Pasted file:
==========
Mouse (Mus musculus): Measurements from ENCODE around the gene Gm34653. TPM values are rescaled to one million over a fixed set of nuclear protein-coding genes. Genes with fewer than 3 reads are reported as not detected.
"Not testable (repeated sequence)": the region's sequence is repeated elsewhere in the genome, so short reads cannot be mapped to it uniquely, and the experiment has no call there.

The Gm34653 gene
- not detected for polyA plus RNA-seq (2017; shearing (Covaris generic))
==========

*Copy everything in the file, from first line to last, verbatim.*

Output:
Mouse (Mus musculus): Measurements from ENCODE around the gene Gm34653. TPM values are rescaled to one million over a fixed set of nuclear protein-coding genes. Genes with fewer than 3 reads are reported as not detected.
"Not testable (repeated sequence)": the region's sequence is repeated elsewhere in the genome, so short reads cannot be mapped to it uniquely, and the experiment has no call there.

The Gm34653 gene
- not detected for polyA plus RNA-seq (2017; shearing (Covaris generic))